5. Donate to, fundraise or volunteer for another organisation committed to the cause.

    Sending money is the easiest thing to do, but if that's not an option there are other ways to be involved as well. Check out the work of Climate For Change, the Climate Council, Emergency Leaders for Climate Action, the Australian Conservation Foundation, Carbon Positive Australia, or the Australian Marine Conservation Society.

    6. Reconnect with the environment by supporting conservation efforts.

    aerial view of river running through rainforest
    Michael Cook - Altai World Photography / Getty Images

    The closer we feel to nature, the more invested we feel in the fight to preserve it. You can join one of the local community groups of the Australian Conversation Foundation, or look for other conservation volunteering opportunities.

    7. Calculate your personal carbon footprint.

    It's better to know than to not know, right? There are a few calculators available online, but this one from Carbon Positive Australia is specifically made with Aussies in mind.

    8. Think about other small lifestyle changes you can make.

    I'm not here to tell you to stop flying or eating meat (though personally, I would like to stop doing both of those things), but we could all surely continue to think of small steps we can take to reduce our carbon footprint, even in a marginal way.

    Although the majority of emissions come from corporations and it's convenient for them to shift the focus to individuals, our consumer habits are still often what feed demand for whatever those corporations provide. Think about electricity consumption, driving habits, water usage, and, yes, food choices. Although it's certainly better to reduce your air travel, if you do have to take a plane you can calculate the carbon cost and donate to offset your emissions.

    9. Learn something new.

    It's overwhelming how much there is to know about climate change and sometimes preferable to not know, but how can we fix it if we don't understand it? Choose something that is important to you personally and become an expert on it. For example: Learn how climate change is affecting the mango industry (!!!) or read up on the impacts of climate change on First Nations communities and how traditional custodians of the land should be at the forefront of the response.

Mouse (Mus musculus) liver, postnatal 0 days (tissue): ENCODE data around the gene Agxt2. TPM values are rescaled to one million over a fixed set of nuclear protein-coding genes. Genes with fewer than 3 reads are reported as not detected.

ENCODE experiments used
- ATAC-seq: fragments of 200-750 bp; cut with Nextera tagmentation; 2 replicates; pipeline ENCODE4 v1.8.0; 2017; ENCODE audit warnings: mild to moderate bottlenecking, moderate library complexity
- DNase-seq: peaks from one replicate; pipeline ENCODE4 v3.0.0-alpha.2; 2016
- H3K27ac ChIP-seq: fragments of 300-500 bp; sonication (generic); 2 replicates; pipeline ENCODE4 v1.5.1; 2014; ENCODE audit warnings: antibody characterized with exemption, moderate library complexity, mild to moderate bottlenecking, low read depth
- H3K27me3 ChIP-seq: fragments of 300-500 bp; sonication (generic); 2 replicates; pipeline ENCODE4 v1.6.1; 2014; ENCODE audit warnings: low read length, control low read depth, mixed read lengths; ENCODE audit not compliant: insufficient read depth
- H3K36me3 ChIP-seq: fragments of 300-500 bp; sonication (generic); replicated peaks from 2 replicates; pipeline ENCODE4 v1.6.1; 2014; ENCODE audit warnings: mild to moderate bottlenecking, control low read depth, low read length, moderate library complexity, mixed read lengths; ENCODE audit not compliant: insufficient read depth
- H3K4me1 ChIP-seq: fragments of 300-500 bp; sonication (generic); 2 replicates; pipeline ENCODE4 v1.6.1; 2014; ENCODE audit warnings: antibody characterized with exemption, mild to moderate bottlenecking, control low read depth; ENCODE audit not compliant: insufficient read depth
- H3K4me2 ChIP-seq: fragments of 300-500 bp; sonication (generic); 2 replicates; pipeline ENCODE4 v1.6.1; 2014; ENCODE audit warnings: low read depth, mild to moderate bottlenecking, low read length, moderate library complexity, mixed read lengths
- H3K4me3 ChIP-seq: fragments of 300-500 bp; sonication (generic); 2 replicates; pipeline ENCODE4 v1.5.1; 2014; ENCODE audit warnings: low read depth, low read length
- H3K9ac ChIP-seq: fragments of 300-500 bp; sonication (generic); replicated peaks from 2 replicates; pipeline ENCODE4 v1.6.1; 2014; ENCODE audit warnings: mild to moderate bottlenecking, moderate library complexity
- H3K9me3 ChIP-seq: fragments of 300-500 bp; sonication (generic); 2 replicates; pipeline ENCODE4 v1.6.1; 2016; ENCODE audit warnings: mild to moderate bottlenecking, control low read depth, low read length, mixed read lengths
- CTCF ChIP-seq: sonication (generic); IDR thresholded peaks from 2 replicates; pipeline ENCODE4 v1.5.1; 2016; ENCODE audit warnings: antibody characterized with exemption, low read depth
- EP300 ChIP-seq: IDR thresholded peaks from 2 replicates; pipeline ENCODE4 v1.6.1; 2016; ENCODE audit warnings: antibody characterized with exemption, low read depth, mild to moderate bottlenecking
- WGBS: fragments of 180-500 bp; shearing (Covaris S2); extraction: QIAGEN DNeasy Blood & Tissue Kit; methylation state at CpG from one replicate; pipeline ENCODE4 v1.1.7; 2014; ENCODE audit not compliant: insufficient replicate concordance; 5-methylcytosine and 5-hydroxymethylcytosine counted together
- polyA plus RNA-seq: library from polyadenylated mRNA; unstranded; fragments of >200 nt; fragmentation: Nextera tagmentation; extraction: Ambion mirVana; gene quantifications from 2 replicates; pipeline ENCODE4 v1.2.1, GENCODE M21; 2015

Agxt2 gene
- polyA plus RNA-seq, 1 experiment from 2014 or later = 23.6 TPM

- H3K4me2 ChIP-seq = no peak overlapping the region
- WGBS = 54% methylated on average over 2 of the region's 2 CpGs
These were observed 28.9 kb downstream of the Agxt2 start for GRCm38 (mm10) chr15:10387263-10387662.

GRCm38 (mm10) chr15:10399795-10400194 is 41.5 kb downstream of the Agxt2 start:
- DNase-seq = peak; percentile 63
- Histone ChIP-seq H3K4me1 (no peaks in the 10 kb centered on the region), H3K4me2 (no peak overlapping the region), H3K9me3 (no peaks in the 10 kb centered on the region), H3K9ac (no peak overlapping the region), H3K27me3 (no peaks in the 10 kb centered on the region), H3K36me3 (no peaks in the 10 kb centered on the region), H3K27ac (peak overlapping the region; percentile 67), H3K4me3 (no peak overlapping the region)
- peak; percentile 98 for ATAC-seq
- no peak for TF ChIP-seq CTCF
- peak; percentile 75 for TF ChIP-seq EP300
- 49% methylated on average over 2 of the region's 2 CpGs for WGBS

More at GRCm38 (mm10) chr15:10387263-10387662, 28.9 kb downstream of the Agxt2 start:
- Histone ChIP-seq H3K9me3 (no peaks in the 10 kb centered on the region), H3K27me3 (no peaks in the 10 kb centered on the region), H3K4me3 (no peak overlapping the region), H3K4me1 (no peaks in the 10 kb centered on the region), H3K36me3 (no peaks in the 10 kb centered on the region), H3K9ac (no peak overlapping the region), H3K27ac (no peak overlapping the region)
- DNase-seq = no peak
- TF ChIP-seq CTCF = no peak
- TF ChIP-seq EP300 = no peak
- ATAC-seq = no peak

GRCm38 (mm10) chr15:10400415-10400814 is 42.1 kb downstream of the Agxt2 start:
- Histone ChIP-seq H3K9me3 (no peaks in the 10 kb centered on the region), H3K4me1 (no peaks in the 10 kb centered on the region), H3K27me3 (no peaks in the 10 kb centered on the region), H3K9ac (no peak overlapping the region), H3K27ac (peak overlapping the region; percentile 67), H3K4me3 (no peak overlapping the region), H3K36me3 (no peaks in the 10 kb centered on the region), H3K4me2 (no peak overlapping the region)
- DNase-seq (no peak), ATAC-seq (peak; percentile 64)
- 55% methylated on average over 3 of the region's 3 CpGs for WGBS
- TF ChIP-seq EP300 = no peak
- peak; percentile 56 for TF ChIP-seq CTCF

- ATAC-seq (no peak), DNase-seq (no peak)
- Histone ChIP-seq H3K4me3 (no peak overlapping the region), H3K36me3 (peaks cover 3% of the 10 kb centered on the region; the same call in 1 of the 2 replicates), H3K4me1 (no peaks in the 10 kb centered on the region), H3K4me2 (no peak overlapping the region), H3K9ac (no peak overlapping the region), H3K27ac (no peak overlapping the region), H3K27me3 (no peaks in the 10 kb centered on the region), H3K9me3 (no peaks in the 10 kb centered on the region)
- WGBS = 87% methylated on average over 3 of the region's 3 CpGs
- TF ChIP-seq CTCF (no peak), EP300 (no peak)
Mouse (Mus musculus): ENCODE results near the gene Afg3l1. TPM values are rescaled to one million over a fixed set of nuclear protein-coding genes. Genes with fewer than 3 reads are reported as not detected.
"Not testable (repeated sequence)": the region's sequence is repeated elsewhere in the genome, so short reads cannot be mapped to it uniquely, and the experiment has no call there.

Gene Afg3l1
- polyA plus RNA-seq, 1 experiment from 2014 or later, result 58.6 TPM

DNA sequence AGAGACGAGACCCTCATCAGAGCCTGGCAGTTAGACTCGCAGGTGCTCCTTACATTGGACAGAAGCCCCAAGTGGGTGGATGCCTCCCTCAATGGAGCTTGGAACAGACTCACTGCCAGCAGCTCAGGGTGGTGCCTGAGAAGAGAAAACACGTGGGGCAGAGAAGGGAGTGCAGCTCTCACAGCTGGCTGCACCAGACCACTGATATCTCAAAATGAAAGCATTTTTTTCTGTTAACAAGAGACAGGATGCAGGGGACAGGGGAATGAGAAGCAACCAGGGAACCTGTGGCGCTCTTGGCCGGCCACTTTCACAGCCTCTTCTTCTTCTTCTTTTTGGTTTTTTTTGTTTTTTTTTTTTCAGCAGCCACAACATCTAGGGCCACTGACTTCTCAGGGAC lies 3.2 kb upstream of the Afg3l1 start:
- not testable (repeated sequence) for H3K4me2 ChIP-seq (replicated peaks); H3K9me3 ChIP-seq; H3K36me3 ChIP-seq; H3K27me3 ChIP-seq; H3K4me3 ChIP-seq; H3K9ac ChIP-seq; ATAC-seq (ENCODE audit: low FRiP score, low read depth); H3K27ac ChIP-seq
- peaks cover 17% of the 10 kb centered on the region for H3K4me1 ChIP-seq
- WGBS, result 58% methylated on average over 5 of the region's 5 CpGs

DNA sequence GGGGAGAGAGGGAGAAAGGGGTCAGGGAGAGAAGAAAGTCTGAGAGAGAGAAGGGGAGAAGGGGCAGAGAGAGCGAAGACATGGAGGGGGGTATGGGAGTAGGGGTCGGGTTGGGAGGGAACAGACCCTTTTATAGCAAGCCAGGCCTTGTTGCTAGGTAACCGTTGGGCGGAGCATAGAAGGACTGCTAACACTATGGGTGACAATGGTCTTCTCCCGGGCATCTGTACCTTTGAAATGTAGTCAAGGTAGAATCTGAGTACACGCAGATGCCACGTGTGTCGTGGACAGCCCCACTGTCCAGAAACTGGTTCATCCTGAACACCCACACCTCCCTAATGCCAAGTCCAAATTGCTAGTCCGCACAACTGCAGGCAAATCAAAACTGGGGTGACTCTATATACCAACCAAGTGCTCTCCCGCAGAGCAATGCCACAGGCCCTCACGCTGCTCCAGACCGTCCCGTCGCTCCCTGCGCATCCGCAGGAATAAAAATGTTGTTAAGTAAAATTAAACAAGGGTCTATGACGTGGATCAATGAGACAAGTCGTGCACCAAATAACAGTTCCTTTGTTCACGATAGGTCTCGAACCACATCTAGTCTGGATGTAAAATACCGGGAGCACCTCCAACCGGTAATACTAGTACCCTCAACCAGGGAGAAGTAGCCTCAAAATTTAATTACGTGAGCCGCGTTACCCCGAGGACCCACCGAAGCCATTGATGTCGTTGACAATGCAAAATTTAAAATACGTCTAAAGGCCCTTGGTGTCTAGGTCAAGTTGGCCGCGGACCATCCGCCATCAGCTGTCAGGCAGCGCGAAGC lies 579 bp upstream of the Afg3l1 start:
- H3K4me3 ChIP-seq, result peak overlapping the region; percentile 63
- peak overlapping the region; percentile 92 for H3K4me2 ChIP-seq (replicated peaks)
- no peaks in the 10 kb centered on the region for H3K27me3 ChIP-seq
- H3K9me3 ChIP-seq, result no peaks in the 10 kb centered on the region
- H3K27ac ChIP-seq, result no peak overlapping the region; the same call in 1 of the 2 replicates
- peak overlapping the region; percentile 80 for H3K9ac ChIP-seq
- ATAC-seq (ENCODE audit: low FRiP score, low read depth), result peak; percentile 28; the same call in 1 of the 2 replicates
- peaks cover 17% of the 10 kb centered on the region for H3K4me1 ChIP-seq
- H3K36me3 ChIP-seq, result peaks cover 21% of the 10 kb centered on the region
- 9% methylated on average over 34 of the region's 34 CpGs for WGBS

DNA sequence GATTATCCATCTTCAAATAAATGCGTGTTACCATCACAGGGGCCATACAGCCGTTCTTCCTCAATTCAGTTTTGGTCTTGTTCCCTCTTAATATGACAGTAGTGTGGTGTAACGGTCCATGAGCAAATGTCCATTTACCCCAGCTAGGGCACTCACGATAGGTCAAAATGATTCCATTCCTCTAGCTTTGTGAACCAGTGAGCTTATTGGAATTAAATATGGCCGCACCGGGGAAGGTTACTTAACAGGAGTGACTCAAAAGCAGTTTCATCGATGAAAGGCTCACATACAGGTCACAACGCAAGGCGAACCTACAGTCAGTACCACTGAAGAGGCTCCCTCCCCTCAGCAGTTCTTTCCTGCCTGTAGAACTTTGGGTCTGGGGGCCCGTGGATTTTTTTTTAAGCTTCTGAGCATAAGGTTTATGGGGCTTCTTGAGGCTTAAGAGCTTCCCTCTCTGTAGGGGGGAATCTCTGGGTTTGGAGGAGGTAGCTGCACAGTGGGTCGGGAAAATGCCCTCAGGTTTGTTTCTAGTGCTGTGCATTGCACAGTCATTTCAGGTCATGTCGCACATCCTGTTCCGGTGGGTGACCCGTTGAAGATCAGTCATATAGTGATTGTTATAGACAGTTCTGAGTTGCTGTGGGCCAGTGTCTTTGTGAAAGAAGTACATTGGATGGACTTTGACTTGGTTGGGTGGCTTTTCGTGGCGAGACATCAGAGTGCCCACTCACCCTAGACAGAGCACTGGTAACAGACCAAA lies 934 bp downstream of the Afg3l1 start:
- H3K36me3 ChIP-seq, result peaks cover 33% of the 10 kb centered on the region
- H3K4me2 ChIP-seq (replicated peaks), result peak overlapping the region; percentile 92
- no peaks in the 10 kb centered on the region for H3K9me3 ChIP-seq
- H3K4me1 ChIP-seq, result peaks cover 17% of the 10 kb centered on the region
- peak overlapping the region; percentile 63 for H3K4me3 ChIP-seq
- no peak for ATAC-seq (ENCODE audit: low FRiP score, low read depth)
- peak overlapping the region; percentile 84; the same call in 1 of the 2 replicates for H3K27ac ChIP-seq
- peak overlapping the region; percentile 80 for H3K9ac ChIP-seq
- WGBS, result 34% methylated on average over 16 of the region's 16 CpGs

10. Join a rally or a climate strike if you can.

    person holding sign at a rally that says "climate action now"
    Don Arnold / Getty Images

    It's not just about showing up to send a message to the government; large-scale protests also galvanise communities and even benefit our own psyche. A study from UNSW has shown that "mass strikes help target the psychological factors most important for acting on climate change, by emphasising social norms and reinforcing the effectiveness of collective action."

    11. Or just have a conversation with someone.

    Do you know of a friend or family member who isn't convinced of the urgency of climate action? Sit them down and gently try to find common ground, or educate them on the connection between something they find personally upsetting (a cow stuck on a roof in a flood) and the bigger picture of climate change. The Climate Council has provided a list of conversation guides you can reference to help you navigate difficult climate conversations.

    12. And finally: take a breath, meditate, read a book, exercise, drink some water.

    Climate anxiety can be debilitating, especially if you're directly impacted by the effects of climate change. Take breaks from reading the news and do whatever you need to do to care for your physical and emotional wellbeing. Try to find the stamina to continue the fight tomorrow in whatever way, big or small, that you can.

    Gripping Films / Via youtube.com

    For more on coping with climate change distress, here's a helpful information sheet from the Australian Psychological Society.


    If you're in Australia and need mental health support for yourself or a loved one, you can call Lifeline on 13 11 14 or Beyond Blue on 1300 22 4636.